Verrazzano: A Bridge to the New World

Contributor: Suzanne Riordan. Lesson ID: 13029

Exploring for France, the Italian Giovanni Verrazzano became the first European to reach New York. Many years later, the state named a bridge after him. In a way, he was a "bridge" to the New World!


United States

learning style
Auditory, Visual
personality style
Beaver, Golden Retriever
Grade Level
Middle School (6-8)
Lesson Type
Dig Deeper

Lesson Plan - Get It!

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  • If you lived in Europe in the 1600s, would you want to go exploring the New World?
  • What would your goals and expectations be?

There are many reasons why European explorers wanted to go on these exciting, but dangerous, expeditions. Click on the reason below that would be most important to you.

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Explorers faced dangerous seas, pirates, hostile natives — even mutinies from their own crews! — to sail to the New World. Giovanni Verrazzano was one of them.

Giovanni da Verrazano, 1768

Image by F. Allegrini, via Wikimedia Commons, is in the public domain.

Verrazzano was born in 1485. (You will sometimes find his named spelled with one "z," but two is the more authentic version.) He grew up in Italy, but moved to France in his early twenties and became a navigator on a French merchant ship. A navigator is someone who helps steer the ship. During this time, there were wars between France and Spain, and Verrazzano may have even been guilty of piracy (being a pirate, or stealing from others' ships!) against the Spanish.

In time, he learned enough about navigation to take charge of a ship of his own. France's King Francis I asked him to take a voyage to the New World to see if he could discover the Northwest Passage.

Portrait of Francis I, King of France circa 1530

Image by Joos van Cleve, via Wikimedia Commons, is in the public domain.

  • What was the Northwest Passage?

At this time in the 1500s, the New World had not been explored much yet. People knew there was a land mass between Europe and Asia, but they had no idea how big it was. And as many European kings were eager to trade with Asia, they wanted to find a water route through this land to the Pacific. As you probably know, there is no such route through the United States!

So, King Francis sent Verrazzano to look for the Northwest Passage in 1524. Here's a map of Verrazzano's first voyage to America:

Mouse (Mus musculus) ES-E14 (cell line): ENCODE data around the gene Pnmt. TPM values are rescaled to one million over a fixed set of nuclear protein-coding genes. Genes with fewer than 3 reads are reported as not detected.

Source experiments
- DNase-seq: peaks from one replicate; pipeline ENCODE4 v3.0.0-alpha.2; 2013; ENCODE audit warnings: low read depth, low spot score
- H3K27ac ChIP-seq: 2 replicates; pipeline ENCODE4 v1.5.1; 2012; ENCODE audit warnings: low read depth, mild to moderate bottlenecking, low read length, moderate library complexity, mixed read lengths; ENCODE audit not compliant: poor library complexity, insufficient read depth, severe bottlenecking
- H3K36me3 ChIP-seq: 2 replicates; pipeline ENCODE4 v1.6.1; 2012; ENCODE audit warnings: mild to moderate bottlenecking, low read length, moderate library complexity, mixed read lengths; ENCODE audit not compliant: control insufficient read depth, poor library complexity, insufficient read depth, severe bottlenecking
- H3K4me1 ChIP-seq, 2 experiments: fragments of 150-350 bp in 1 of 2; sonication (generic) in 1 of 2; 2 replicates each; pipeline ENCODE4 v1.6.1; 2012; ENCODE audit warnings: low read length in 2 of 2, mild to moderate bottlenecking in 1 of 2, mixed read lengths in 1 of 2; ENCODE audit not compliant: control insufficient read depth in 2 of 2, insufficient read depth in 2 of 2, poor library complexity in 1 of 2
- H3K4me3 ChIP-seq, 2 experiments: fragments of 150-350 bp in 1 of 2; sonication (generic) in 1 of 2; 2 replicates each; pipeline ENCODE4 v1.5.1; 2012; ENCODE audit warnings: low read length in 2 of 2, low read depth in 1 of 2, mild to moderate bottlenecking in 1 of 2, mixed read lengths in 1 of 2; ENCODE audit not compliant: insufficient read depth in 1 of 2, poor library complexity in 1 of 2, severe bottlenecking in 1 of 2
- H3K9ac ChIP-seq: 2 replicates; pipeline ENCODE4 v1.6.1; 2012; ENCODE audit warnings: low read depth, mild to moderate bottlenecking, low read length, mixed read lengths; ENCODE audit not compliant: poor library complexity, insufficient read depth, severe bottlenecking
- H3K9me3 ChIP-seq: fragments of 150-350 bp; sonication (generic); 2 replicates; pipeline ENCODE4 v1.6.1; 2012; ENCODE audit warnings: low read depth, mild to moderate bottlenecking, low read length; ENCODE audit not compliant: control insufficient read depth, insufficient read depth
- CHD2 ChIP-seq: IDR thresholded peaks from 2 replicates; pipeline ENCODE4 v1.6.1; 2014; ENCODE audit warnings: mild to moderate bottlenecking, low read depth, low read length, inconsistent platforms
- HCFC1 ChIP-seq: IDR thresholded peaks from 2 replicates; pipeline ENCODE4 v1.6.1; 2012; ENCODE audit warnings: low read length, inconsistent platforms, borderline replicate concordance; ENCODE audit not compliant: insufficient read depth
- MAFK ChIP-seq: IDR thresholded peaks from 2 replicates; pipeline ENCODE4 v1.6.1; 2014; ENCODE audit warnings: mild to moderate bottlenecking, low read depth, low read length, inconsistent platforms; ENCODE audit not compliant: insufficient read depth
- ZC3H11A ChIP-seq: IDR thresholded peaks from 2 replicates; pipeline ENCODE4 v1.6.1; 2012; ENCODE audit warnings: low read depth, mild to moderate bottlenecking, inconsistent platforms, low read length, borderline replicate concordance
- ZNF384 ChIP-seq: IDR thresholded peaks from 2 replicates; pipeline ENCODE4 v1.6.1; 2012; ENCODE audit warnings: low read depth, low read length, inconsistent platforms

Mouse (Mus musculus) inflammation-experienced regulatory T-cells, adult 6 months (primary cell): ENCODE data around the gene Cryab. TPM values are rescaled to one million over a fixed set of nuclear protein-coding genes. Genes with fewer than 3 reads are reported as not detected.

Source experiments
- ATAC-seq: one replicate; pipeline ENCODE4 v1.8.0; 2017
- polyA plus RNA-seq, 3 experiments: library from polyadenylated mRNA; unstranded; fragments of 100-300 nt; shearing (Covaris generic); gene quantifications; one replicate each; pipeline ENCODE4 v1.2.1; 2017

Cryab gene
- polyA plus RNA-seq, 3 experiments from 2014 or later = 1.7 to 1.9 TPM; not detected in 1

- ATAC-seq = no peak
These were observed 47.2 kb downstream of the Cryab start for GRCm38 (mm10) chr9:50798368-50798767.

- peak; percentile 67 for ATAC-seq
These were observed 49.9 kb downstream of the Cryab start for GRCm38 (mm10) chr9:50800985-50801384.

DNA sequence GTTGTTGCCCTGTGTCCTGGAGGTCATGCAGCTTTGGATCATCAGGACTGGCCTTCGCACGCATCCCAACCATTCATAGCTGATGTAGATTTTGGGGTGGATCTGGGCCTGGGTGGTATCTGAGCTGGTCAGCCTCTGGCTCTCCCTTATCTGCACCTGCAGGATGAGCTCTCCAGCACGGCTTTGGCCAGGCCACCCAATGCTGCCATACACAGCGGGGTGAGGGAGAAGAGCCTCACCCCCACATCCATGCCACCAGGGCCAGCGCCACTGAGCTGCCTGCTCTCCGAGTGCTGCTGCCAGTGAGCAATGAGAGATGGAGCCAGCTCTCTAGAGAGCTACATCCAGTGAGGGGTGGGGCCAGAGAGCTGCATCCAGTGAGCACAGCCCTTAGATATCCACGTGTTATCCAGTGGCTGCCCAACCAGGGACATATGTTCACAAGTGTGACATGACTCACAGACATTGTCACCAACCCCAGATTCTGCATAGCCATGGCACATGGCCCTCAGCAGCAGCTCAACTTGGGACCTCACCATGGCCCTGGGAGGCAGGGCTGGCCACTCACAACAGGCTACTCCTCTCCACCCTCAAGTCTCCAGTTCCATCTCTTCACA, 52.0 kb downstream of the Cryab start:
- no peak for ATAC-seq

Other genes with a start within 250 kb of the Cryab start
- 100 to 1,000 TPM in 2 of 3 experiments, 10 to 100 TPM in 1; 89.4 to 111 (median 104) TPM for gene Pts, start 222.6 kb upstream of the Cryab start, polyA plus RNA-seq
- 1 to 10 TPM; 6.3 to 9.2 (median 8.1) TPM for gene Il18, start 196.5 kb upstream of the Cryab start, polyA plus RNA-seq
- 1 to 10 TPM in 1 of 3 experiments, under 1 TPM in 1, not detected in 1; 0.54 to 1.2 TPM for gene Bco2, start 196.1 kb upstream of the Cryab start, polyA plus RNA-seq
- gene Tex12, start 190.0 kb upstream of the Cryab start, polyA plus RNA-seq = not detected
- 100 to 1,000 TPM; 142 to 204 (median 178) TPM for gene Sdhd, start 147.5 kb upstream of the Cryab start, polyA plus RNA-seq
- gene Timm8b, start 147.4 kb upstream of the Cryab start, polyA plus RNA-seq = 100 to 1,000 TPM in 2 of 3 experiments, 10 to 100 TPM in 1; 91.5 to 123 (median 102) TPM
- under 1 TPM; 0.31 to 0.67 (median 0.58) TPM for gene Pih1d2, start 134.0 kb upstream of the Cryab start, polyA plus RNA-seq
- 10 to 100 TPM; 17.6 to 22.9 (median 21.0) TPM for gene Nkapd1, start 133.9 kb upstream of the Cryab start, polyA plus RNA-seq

Approximate route of the voyage of Giovanni da Verrazano in North America in 1524.

Image by Matthew Trump, via Wikimedia Commons, is licensed under the CC BY-SA 3.0 license.

Verrazzano landed at Cape Fear, North Carolina, before going south to the northern tip of Florida. He then turned north and traveled up the coast of America, all the way to Maine! Exploring the coast, he thought a few times that he might be close to finding a way through America to the sea, but of course, he never found it.

While exploring the eastern U.S. coastline, he made very good maps of the coast and descriptions of the areas he explored. These maps and descriptions were later used by the English in planning other expeditions and colonial settlements. So Verrazzano really became a "bridge to the New World!"

However, another bridge was in Verrazzano's future. He became the first European to enter New York harbor, 85 years before the more famous Henry Hudson did so. He went through the strait (a narrow strip of water between two lands) that connected the lower part of New York Bay with the upper part of the bay. This straight is now named the "Verrazzano Narrows," and the bridge that connects the two pieces of land (now Staten Island, N.Y., and Brooklyn, N.Y.) is called the "Verrazzano-Narrows Bridge."   Verrazzano Narrows
  Image by NASA, via Wikimedia Commons, is in the public domain.


Verrazzano Narrows Bridge

Image by U.S. Navy Mass Communication Specialist 3rd Class Jonathan Snyder, via Wikimedia Commons, is in the public domain.

Verrazzano had friendly encounters with Native Americans throughout most of his voyage. But in Maine, he found the natives very unfriendly, and they drove him off. He stopped at Newfoundland and then headed home.

Verrazzano took two more voyages to the New World. The second voyage was troubled, and the third voyage was disastrous.

In 1527, he landed in South America instead of North America. There were bad storms, and his crew mutinied. They tried to force him to return to France, but he cut down some valuable wood in Brazil and brought it back to Europe and made a good profit.

Finally, in 1528, he made his last trip, landing in an area now called the Lesser Antilles. These are islands in the Caribbean Sea between Puerto Rico and South America.

Lesser Antilles

He thought the natives would be friendly, as they had been on most of his travels, but he was mistaken this time. He met up with the very unfriendly Carib tribe, who killed him. (The Caribs were cannibals, so it's possible they may have eaten him as well.)

Next, move on to the Got It? section, where you'll examine Verrazzano's goals as an explorer and whether or not he achieved them!

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